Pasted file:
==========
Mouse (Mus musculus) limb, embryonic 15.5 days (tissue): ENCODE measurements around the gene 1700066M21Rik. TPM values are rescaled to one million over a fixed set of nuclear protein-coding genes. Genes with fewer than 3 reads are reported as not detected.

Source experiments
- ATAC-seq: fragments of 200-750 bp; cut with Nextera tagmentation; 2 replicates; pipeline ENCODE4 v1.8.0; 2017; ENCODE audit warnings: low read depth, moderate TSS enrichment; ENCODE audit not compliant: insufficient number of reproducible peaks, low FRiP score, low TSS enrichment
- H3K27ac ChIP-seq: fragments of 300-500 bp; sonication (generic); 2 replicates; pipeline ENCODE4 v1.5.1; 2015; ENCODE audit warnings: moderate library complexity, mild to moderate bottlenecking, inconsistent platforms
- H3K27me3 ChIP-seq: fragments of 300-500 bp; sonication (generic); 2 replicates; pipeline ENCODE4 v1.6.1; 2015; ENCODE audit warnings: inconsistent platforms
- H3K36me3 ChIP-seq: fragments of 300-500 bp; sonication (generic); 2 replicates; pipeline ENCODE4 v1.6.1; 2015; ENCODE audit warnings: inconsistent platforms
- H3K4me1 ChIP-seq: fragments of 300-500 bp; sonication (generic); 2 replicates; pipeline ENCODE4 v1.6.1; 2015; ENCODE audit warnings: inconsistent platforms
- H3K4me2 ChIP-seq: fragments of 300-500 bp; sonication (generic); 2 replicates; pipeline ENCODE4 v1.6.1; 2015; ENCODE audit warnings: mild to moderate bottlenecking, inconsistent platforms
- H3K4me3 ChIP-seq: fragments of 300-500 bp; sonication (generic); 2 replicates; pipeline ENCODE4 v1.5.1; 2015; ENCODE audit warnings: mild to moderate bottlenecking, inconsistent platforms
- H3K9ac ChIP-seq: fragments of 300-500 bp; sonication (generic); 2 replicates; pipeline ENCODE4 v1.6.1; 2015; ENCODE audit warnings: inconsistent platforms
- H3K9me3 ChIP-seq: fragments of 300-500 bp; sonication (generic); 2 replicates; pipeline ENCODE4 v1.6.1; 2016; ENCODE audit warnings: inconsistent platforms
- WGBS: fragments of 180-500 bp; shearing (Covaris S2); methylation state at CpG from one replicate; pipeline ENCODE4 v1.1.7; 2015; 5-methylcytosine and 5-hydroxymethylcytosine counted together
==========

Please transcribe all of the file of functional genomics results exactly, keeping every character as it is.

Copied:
Mouse (Mus musculus) limb, embryonic 15.5 days (tissue): ENCODE measurements around the gene 1700066M21Rik. TPM values are rescaled to one million over a fixed set of nuclear protein-coding genes. Genes with fewer than 3 reads are reported as not detected.

Source experiments
- ATAC-seq: fragments of 200-750 bp; cut with Nextera tagmentation; 2 replicates; pipeline ENCODE4 v1.8.0; 2017; ENCODE audit warnings: low read depth, moderate TSS enrichment; ENCODE audit not compliant: insufficient number of reproducible peaks, low FRiP score, low TSS enrichment
- H3K27ac ChIP-seq: fragments of 300-500 bp; sonication (generic); 2 replicates; pipeline ENCODE4 v1.5.1; 2015; ENCODE audit warnings: moderate library complexity, mild to moderate bottlenecking, inconsistent platforms
- H3K27me3 ChIP-seq: fragments of 300-500 bp; sonication (generic); 2 replicates; pipeline ENCODE4 v1.6.1; 2015; ENCODE audit warnings: inconsistent platforms
- H3K36me3 ChIP-seq: fragments of 300-500 bp; sonication (generic); 2 replicates; pipeline ENCODE4 v1.6.1; 2015; ENCODE audit warnings: inconsistent platforms
- H3K4me1 ChIP-seq: fragments of 300-500 bp; sonication (generic); 2 replicates; pipeline ENCODE4 v1.6.1; 2015; ENCODE audit warnings: inconsistent platforms
- H3K4me2 ChIP-seq: fragments of 300-500 bp; sonication (generic); 2 replicates; pipeline ENCODE4 v1.6.1; 2015; ENCODE audit warnings: mild to moderate bottlenecking, inconsistent platforms
- H3K4me3 ChIP-seq: fragments of 300-500 bp; sonication (generic); 2 replicates; pipeline ENCODE4 v1.5.1; 2015; ENCODE audit warnings: mild to moderate bottlenecking, inconsistent platforms
- H3K9ac ChIP-seq: fragments of 300-500 bp; sonication (generic); 2 replicates; pipeline ENCODE4 v1.6.1; 2015; ENCODE audit warnings: inconsistent platforms
- H3K9me3 ChIP-seq: fragments of 300-500 bp; sonication (generic); 2 replicates; pipeline ENCODE4 v1.6.1; 2016; ENCODE audit warnings: inconsistent platforms
- WGBS: fragments of 180-500 bp; shearing (Covaris S2); methylation state at CpG from one replicate; pipeline ENCODE4 v1.1.7; 2015; 5-methylcytosine and 5-hydroxymethylcytosine counted together